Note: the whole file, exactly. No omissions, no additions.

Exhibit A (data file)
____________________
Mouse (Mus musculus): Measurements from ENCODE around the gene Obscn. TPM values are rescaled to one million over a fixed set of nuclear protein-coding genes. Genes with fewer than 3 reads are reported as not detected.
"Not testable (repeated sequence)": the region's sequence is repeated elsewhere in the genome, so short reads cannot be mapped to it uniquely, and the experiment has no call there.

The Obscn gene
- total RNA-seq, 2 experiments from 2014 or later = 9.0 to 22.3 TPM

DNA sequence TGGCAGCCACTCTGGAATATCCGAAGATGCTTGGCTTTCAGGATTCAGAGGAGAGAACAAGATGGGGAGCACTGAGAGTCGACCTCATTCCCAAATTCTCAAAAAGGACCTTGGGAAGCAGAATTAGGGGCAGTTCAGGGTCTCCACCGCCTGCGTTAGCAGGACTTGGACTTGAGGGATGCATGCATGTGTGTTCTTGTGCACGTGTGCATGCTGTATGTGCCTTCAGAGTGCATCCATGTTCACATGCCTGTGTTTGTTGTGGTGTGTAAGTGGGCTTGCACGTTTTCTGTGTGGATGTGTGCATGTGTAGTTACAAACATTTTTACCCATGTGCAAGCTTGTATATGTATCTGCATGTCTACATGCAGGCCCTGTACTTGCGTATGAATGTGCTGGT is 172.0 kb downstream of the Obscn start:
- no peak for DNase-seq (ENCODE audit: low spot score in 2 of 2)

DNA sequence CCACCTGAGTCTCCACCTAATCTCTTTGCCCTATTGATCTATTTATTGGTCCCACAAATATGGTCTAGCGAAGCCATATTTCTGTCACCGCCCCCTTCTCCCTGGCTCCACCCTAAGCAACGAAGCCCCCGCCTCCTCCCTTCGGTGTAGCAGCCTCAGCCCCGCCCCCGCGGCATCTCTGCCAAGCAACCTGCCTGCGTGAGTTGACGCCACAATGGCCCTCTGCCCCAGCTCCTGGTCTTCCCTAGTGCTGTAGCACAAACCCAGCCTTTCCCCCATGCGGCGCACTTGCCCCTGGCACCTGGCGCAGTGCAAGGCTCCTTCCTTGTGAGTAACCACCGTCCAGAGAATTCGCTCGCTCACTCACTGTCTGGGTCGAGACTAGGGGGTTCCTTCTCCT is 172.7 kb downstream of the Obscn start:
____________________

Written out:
Mouse (Mus musculus): Measurements from ENCODE around the gene Obscn. TPM values are rescaled to one million over a fixed set of nuclear protein-coding genes. Genes with fewer than 3 reads are reported as not detected.
"Not testable (repeated sequence)": the region's sequence is repeated elsewhere in the genome, so short reads cannot be mapped to it uniquely, and the experiment has no call there.

The Obscn gene
- total RNA-seq, 2 experiments from 2014 or later = 9.0 to 22.3 TPM

DNA sequence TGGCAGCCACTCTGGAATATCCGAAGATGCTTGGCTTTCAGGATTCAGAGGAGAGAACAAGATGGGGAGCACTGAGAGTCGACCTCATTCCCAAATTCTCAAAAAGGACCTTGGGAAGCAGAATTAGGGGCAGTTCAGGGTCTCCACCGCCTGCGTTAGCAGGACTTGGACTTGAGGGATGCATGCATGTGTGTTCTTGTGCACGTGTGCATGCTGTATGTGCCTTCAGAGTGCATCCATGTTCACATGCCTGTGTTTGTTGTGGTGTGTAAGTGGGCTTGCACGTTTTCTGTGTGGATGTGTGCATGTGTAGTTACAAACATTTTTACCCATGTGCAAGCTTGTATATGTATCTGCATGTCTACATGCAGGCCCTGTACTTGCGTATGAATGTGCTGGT is 172.0 kb downstream of the Obscn start:
- no peak for DNase-seq (ENCODE audit: low spot score in 2 of 2)

DNA sequence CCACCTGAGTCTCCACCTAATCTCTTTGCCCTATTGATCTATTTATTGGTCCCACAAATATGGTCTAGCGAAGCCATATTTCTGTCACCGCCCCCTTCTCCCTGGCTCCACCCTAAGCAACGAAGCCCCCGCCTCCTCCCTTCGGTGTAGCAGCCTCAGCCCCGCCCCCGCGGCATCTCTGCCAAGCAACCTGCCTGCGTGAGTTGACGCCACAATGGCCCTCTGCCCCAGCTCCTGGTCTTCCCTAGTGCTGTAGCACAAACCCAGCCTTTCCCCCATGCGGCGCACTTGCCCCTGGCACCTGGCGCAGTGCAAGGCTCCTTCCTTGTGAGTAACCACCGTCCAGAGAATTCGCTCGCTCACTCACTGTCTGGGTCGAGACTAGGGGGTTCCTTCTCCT is 172.7 kb downstream of the Obscn start: